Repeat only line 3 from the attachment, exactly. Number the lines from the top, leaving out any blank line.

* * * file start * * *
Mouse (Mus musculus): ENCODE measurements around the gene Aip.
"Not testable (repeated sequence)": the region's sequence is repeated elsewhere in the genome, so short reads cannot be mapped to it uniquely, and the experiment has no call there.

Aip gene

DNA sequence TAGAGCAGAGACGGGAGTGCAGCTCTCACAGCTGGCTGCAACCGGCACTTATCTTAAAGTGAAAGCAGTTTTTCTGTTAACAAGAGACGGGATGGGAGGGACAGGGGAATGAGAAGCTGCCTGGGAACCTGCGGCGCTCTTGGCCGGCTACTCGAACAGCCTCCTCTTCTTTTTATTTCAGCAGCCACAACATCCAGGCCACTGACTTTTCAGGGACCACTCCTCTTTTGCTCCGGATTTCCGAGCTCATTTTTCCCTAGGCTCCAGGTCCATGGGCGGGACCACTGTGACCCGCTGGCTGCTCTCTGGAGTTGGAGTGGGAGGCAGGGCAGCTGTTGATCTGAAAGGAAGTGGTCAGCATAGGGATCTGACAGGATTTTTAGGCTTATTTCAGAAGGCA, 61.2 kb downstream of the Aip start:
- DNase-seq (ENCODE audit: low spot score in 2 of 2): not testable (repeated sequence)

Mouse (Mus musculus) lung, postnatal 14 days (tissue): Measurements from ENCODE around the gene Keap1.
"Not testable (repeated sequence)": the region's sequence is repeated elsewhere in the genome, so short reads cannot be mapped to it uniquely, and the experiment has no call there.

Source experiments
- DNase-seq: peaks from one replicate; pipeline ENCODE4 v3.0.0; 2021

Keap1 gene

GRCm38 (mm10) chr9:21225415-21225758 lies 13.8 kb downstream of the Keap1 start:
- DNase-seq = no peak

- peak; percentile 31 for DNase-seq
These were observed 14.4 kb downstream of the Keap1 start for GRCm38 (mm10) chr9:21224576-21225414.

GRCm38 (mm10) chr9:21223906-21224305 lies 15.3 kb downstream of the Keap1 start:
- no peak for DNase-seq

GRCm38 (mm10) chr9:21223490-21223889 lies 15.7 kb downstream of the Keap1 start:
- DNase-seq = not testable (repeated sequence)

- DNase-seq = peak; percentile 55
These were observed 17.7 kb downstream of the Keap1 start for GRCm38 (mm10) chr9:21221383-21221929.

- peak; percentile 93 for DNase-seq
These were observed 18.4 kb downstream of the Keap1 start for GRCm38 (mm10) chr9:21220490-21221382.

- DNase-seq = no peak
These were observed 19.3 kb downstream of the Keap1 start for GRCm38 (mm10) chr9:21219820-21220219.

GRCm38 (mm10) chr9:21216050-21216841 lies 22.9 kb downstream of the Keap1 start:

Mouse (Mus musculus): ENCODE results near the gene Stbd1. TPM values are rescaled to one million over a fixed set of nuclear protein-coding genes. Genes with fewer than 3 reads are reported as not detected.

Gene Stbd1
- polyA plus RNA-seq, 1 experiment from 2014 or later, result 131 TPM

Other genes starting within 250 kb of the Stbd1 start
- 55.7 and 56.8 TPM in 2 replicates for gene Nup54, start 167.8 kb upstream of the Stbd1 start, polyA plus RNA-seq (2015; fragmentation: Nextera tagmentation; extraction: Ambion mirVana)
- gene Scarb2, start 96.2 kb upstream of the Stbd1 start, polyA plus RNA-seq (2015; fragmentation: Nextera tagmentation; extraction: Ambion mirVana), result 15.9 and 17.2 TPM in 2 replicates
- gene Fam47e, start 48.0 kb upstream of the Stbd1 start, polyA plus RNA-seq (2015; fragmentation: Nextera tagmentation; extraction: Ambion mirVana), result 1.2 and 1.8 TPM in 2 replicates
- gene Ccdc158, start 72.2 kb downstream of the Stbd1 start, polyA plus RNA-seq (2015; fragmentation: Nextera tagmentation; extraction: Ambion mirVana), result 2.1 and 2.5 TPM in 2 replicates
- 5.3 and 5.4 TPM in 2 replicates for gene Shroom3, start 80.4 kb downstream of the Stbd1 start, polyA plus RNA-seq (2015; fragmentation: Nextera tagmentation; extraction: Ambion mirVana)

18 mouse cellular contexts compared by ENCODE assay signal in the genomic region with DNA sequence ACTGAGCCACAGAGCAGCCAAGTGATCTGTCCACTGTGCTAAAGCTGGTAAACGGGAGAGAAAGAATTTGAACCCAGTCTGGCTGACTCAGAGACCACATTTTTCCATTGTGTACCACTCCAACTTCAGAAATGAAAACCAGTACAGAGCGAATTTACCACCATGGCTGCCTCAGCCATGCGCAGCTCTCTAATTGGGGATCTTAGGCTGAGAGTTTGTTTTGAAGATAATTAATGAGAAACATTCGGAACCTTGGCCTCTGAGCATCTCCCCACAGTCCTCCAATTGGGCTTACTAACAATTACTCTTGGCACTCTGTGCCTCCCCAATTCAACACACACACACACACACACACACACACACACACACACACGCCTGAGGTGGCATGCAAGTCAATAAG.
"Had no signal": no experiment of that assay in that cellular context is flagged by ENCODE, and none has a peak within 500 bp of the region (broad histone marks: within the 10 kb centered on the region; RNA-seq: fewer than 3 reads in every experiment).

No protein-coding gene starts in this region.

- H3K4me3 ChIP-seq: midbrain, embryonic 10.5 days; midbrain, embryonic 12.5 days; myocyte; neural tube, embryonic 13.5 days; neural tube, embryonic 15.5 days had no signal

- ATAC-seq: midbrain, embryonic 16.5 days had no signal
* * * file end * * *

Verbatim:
Aip gene